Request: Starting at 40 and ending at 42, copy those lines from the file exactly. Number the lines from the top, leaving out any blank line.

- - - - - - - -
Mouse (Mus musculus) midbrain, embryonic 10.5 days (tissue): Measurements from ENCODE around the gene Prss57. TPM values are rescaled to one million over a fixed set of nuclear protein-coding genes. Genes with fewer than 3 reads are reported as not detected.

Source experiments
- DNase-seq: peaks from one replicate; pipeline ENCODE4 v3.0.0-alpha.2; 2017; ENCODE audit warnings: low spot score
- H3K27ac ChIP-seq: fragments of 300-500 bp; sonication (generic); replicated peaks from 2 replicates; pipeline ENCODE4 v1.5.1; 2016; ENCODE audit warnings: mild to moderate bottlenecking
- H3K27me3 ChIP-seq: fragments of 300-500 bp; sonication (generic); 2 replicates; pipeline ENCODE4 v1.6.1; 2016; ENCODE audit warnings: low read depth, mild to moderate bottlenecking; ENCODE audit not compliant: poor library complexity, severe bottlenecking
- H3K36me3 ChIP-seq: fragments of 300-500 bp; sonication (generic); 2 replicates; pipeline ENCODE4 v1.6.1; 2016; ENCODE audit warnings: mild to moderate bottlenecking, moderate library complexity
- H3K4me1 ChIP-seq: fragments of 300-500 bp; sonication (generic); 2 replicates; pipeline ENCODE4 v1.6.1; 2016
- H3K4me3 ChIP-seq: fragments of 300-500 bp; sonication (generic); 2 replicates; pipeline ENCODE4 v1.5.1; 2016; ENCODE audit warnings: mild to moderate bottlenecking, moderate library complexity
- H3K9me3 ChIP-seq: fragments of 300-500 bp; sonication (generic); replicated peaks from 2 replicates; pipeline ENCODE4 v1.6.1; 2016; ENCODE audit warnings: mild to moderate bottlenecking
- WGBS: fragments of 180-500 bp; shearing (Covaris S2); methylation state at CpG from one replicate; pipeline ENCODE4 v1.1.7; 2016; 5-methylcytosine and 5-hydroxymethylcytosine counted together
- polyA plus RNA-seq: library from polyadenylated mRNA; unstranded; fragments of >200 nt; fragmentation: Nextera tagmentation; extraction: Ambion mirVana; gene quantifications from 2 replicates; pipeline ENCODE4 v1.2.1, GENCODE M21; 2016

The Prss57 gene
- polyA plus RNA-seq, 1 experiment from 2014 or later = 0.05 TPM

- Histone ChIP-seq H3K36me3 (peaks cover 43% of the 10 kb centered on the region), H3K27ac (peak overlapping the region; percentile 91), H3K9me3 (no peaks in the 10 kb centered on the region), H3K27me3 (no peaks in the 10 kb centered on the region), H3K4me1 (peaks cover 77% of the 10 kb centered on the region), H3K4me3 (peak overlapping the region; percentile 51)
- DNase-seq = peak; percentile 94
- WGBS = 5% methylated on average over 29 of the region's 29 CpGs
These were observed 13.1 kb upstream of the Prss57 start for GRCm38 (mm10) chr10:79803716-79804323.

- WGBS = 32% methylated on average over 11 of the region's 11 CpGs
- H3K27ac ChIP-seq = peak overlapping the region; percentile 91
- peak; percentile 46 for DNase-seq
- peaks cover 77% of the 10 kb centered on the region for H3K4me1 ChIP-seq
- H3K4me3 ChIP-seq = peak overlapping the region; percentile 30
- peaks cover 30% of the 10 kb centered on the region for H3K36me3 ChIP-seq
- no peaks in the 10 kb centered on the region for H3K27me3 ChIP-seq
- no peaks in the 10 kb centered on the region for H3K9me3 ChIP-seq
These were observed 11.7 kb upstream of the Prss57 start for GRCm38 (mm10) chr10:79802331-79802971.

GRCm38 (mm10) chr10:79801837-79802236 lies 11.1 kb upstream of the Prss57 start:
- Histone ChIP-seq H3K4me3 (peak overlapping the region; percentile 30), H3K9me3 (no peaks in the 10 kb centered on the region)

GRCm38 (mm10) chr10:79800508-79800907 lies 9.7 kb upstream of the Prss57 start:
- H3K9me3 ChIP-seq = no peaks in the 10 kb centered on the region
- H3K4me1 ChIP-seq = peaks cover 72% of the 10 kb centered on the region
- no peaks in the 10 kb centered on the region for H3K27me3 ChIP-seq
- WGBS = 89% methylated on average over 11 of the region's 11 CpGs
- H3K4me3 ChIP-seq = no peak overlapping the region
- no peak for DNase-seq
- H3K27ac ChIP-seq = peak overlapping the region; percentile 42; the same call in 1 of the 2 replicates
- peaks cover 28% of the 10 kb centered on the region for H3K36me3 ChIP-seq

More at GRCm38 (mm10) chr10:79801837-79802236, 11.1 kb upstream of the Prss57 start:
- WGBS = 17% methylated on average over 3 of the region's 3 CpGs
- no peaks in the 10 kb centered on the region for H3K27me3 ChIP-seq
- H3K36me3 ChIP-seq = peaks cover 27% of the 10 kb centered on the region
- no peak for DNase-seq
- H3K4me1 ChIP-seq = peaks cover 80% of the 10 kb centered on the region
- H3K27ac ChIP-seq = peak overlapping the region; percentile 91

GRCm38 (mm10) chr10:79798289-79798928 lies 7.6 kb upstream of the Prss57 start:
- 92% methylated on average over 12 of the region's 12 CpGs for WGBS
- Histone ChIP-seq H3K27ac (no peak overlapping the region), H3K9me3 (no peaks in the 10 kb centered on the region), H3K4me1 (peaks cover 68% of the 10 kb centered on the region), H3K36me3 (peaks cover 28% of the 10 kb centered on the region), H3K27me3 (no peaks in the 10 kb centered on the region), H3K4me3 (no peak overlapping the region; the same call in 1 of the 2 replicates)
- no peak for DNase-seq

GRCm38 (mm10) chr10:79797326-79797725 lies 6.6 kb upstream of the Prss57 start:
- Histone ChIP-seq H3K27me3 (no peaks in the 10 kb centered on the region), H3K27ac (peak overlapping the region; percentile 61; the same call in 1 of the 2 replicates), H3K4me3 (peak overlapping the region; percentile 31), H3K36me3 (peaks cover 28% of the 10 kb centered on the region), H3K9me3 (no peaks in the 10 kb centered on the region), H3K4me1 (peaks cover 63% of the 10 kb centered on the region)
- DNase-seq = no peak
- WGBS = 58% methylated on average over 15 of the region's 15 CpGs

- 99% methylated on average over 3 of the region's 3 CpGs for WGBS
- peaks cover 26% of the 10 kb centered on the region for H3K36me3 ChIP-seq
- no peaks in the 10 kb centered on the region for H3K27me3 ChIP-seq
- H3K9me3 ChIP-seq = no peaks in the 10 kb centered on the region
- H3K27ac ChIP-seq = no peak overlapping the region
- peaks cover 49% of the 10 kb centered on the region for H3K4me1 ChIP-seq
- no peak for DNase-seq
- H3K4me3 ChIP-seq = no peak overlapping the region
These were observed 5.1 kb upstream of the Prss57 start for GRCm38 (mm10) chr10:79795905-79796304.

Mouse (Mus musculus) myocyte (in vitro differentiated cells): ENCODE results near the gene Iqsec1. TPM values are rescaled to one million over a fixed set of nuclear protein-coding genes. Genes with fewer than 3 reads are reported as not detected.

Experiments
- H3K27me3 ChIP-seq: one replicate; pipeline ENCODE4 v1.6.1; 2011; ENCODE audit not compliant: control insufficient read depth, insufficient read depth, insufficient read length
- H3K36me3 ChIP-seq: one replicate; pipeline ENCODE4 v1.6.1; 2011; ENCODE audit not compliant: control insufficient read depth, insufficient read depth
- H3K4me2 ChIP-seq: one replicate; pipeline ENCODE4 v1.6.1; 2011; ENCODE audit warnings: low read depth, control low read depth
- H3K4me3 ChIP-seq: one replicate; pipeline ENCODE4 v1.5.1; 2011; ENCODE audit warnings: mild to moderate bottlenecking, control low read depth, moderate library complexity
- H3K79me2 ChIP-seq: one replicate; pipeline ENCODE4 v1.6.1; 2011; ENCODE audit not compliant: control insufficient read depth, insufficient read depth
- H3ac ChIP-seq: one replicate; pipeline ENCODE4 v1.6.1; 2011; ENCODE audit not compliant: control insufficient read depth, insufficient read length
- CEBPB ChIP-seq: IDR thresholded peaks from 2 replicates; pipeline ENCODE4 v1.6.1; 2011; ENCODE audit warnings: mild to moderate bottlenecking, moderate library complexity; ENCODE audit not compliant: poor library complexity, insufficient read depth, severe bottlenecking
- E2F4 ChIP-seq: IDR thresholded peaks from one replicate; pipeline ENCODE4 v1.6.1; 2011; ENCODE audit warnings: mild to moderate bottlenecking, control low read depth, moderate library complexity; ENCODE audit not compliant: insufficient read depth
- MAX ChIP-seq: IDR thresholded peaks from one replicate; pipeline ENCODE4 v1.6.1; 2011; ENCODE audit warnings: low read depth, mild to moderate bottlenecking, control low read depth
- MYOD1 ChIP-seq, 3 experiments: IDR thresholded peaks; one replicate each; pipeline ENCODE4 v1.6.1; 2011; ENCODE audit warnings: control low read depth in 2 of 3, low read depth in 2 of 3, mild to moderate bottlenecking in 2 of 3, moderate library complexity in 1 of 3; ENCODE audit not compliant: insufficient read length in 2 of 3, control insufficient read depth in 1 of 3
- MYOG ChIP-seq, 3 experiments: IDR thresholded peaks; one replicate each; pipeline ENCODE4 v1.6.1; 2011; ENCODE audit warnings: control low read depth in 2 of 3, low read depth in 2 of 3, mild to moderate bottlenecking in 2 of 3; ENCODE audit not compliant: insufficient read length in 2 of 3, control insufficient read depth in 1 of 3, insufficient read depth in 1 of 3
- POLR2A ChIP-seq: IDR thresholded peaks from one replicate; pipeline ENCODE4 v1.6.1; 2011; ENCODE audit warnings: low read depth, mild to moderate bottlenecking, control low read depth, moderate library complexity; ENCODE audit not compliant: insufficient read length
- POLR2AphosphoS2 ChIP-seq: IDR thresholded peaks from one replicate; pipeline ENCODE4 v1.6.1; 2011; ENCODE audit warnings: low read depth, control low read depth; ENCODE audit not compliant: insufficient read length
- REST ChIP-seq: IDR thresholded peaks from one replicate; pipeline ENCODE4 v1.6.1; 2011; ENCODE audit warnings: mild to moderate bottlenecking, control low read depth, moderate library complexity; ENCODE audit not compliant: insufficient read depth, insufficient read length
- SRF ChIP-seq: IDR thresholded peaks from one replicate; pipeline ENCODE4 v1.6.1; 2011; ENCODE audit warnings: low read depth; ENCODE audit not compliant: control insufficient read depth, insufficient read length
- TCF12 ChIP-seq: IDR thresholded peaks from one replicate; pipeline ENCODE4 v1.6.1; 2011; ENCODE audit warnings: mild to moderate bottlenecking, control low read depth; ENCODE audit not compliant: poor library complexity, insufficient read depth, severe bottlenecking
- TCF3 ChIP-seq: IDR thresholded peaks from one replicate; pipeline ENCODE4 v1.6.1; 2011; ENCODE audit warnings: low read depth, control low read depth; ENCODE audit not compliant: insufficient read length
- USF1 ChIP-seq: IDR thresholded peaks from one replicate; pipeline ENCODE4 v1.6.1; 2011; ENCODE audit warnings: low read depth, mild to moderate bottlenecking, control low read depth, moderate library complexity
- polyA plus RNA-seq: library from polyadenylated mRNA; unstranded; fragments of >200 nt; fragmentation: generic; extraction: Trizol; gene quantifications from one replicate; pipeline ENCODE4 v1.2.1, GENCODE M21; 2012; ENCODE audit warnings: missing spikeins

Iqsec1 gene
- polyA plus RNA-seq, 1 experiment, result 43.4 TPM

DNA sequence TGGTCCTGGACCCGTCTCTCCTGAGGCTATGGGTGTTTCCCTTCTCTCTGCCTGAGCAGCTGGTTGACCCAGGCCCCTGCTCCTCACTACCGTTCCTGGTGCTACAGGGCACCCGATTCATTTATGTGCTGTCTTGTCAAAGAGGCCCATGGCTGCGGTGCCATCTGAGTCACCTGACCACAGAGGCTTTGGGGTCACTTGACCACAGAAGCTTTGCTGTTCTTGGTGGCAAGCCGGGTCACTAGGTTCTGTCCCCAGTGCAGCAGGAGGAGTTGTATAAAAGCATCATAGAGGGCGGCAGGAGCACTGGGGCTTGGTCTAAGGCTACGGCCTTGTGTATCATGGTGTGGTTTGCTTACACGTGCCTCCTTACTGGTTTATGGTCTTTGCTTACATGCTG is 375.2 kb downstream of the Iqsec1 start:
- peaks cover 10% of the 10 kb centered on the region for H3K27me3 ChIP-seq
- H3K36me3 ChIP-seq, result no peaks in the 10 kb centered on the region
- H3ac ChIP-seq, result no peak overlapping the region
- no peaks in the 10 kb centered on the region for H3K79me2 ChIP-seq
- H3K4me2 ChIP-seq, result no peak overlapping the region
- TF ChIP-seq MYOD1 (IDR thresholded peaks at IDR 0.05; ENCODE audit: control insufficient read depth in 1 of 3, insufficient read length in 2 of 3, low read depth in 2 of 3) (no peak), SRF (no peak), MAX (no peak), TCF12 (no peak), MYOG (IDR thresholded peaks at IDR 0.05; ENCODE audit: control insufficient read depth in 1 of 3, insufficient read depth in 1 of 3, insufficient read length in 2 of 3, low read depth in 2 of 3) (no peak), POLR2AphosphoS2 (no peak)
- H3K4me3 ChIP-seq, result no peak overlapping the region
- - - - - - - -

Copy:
- no peaks in the 10 kb centered on the region for H3K27me3 ChIP-seq
- H3K36me3 ChIP-seq = peaks cover 27% of the 10 kb centered on the region
- no peak for DNase-seq